What to Know About Parabens

Medically Reviewed by Dan Brennan, MD on October 25, 2021
3 min read

Parabens are chemicals that are used as preservatives to ward off substances — fungi, yeast, and bacteria, among others — that shorten the products' shelf life. You can find them in many of the products that you use every day. 

Read on to learn more about these chemicals, how they find their way into your body, and how they affect your health.

Parabens have been added to cosmetics and other products since the 1920s. If you read the ingredients on a bottle of shampoo or foundation, you may see the names of six of the most common ones:

  • Methylparaben
  • Ethylparaben
  • Propylparaben
  • Isopropylparaben
  • Butylparaben
  • Isobutylparaben

Some products have more than one paraben. 

Personal care. Some products with parabens that you might find in your home are:

  • Shampoo, conditioner, and other hair care products
  • Moisturizers and lotions
  • Makeup
  • Shaving products

In the past, parabens were also used in deodorants and antiperspirants. Today, many brands have removed parabens as ingredients in their products, but some may still use these chemicals.

Cosmetics and personal care products that are sold in the U.S. are required to list all of their ingredients on the packaging. This way, you can see if there are parabens or other ingredients or chemicals in them that you want to stay away from.

Food and drinks. For the past 50 years, parabens have also been added to foods to stop the growth of microorganisms. You might find parabens in:

  • Cereals
  • Candy
  • Dried meats
  • Beer
  • Sauces
  • Processed veggies
  • Frozen dairy products
  • Jams
  • Pickles
  • Flavored syrups
  • Pharmaceuticals 

If parabens weren’t added to these foods, they would spoil quicker, and you'd have a higher risk of ingesting food that isn’t safe to eat.  Some foods, like blueberries and barley, have naturally occurring parabens in them.

Scientists are studying how parabens can affect your health. They know that you absorb parabens through your skin when you use personal care products that contain them. You also take in parabens when you eat or drink foods or beverages that list them as ingredients. 

Scientists also know that the parabens that enter your body don't stay around for long. But they linger in your body long enough to cause concern.

Hormone disruption. The biggest concern with parabens is that some studies show that they disrupt hormones in your body. Once in your body, parabens can act like the hormone estrogen in both males and females. This could have an effect on things like:

  • Fertility (sperm count and length of menstrual cycle)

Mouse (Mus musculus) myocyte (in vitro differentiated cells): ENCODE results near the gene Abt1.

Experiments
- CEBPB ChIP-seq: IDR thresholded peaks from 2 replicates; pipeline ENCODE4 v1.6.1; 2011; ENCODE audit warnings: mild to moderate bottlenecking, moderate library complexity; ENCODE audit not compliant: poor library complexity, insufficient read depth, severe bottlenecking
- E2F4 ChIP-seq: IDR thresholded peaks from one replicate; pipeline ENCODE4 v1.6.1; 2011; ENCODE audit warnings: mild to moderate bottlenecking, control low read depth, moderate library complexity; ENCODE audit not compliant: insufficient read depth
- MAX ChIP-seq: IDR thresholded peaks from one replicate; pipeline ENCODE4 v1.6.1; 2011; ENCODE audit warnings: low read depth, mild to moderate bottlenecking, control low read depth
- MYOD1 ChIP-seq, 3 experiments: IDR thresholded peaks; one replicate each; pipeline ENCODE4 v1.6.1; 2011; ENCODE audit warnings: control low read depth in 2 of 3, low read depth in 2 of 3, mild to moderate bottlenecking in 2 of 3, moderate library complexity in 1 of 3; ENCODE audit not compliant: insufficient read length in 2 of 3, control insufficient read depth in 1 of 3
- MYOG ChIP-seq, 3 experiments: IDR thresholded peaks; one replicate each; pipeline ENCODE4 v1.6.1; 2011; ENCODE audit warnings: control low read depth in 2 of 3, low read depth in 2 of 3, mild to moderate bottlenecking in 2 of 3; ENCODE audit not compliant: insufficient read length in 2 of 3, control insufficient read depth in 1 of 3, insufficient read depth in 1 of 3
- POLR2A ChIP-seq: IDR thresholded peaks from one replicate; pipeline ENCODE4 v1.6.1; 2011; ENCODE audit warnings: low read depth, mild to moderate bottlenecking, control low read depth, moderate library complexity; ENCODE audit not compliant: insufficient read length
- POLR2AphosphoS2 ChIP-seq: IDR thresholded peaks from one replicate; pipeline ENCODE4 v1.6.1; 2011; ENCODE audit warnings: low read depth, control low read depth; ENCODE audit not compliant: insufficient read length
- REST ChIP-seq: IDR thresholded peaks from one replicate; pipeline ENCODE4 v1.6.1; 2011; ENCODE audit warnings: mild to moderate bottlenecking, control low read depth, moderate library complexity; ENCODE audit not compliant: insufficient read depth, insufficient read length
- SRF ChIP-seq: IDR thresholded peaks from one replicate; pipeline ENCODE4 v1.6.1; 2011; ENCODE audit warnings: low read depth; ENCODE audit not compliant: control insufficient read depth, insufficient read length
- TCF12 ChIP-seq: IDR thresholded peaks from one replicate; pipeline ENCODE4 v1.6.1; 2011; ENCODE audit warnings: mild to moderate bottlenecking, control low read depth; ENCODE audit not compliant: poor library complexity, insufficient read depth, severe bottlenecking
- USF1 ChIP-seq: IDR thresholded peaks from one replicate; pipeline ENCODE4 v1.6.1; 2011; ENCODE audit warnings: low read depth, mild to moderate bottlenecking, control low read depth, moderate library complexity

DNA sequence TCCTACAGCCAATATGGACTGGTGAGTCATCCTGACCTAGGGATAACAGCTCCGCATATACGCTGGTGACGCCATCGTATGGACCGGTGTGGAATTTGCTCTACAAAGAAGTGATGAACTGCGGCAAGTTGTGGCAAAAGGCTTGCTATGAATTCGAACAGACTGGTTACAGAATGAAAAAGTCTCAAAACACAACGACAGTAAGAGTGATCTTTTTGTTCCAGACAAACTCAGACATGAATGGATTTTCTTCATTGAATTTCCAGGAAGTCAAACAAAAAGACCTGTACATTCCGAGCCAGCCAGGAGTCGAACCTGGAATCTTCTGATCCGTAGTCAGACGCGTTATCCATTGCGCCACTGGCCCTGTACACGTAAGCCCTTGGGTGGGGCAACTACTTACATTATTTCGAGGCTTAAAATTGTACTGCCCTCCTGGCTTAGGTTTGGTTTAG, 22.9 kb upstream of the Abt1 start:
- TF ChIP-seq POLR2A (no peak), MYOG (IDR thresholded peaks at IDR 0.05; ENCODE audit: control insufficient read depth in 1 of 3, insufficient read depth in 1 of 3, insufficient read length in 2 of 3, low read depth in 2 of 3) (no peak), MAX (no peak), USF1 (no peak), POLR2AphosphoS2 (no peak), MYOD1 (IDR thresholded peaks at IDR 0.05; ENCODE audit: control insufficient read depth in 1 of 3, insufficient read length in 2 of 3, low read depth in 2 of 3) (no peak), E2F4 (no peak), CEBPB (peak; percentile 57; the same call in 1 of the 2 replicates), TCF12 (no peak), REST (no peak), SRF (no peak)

• Reproductive development (fetal nourishment)
  • Birth outcomes, such as preterm birth

Another possible and associated risk of parabens is early puberty in girls. Research is ongoing, but one study showed that mothers who had high concentrations of parabens in their urine during pregnancy had daughters who showed signs of puberty earlier. The girls grew pubic hair and began menstruation earlier, but breast development did not seem to be affected.

Because of such concerns, the European Union banned isopropylparaben and isobutylparaben from use in any personal care products in 2015 until more research can be done. The Association of Southeast Asian Nations has also banned these parabens.

Some safety groups have not banned parabens but are watching their possible risks. Researchers have identified parabens as chemicals that can potentially disrupt hormonal systems.

Cancer. Scientists are studying whether there is a link between parabens and breast cancer rates. So far, though, testing has only been done on animals and with higher levels of parabens than humans likely take in on a regular basis.

The FDA currently doesn’t have any special rules or regulations against parabens, and it states that they are generally safe to use. It still supports the view that parabens are safe to use in cosmetic products. But it continues to keep watch over the use of parabens with these ideas in mind: 

  • Whether there are safer alternatives to parabens as preservatives
  • Whether different parabens do different things to the human body
  • Whether, if science proves that parabens are harmful, it will be true of paraben use in cosmetics in addition to other products

Meanwhile, you have options if you want to find paraben-free products. Many stores sell personal care products and cosmetics that are paraben-free. Some ban certain parabens from products with their brand name.

Many so-called natural cosmetics and beauty products are paraben-free and will usually say so on their packaging.